Due to the comparatively warmer weather in the Valley, harvesting of the crop began a month early as the fruit got ready for plucking
The harvesting of the cherry crop in Kashmir is well underway, and despite the early hot weather, the farmers are pleased with the produce. However, the prevalent low prices have become a cause of concern for the farmer community.
According to Jahangeer Bhat, who owns a cherry orchard in Marheng village of Shopian, the production of cherry is satisfactory this year but the prices have hit a new low.
‘Little price variations make huge difference in profit margins’
“The price of 1 kg box of cherry is around Rs 90 on average. Some get Rs 93 per box while there are other farmers who got Rs 85 for the same,” Bhat said.
Previously, Bhat added, they sold the same quantity at Rs 100 on average. “The little price variation of even 10 rupees per box makes a huge difference in our profit margins given the bumper produce,” he adds.
Cherry was ripe for plucking a month earlier than usual
According to Ali Mohammad, another grower from Shopian, harvesting of the crop began concurrently a month early in the Valley as the fruit became ripe for plucking due to the weather that persisted in the Valley.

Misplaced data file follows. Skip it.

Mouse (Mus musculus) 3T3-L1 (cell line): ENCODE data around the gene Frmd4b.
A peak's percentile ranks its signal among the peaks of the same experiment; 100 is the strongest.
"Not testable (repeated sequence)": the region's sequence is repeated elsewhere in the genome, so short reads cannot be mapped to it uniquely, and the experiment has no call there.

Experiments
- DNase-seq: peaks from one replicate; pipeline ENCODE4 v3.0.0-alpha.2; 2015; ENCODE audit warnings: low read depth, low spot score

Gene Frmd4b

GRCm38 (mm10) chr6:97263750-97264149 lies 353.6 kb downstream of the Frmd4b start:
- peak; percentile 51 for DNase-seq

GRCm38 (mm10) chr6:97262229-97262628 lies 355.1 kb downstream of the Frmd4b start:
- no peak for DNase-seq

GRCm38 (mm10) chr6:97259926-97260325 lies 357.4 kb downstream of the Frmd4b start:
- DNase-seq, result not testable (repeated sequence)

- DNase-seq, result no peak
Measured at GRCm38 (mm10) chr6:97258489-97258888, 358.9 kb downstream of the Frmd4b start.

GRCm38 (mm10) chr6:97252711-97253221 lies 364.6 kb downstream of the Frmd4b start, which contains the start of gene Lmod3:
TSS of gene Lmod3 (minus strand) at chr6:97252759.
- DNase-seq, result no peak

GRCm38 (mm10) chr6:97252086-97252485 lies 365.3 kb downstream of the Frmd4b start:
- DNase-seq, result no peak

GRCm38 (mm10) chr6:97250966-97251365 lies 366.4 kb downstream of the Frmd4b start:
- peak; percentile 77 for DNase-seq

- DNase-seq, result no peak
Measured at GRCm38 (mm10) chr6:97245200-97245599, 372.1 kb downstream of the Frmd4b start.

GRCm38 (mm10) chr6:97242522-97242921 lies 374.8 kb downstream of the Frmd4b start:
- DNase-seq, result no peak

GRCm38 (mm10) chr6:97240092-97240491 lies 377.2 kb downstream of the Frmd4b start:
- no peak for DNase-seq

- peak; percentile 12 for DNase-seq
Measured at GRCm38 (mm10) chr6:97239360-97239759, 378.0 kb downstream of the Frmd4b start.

Despite unusual weather and hailstorms, he said, output was adequate, but farmers were not getting much money owing to lower rates in the Mandis.
Shimla cherry is disrupting prices of local produce
The Shimla and Kashmiri cherries, as per him, arrived in the marketplaces at the same time, lowering the price of the latter despite its superior quality and taste. “At the very least, the cost of the Kashmir cherry should be comparable to the cost of the Shimla cherry,” he added.
The absurdity, he claimed, was that the Shimla cherry was being sold directly by farmers in Delhi Mandis for Rs 300 per kilogram of the box, but the Kashmir cherry was only selling at Rs 200 despite its high demand, good quality, and taste.
Despite the Covid pandemic, he added, a box of Kashmiri “Makhmali” cherry sold for Rs 200 per kg at the orchard last year. He explained that owing to a lack of air-conditioned vehicles, the variety of cherry could not be shipped outside of the union territory this year.
A box of “Makhmali” cherry costs Rs 100 per kilogram, which comprises the cost of a cardboard box for Rs 12, labour expenses of Rs 30 on average, and 6% intermediary fees.
Farmers pin hopes on NAFED, local authorities
Meanwhile, the grower community is pinning its hope on the National Agricultural Cooperative Marketing Federation of India Ltd (NAFED), which has been assisting farmers in increasing productivity by giving appropriate finances.
They hope that a market intervention mechanism is developed by the NAFED in association with the local authorities to ensure better prices for the produce.
Farmers say, if government assistance is provided, they would try to sell the cherry produce directly to outside Mandis in the future for lucrative prices.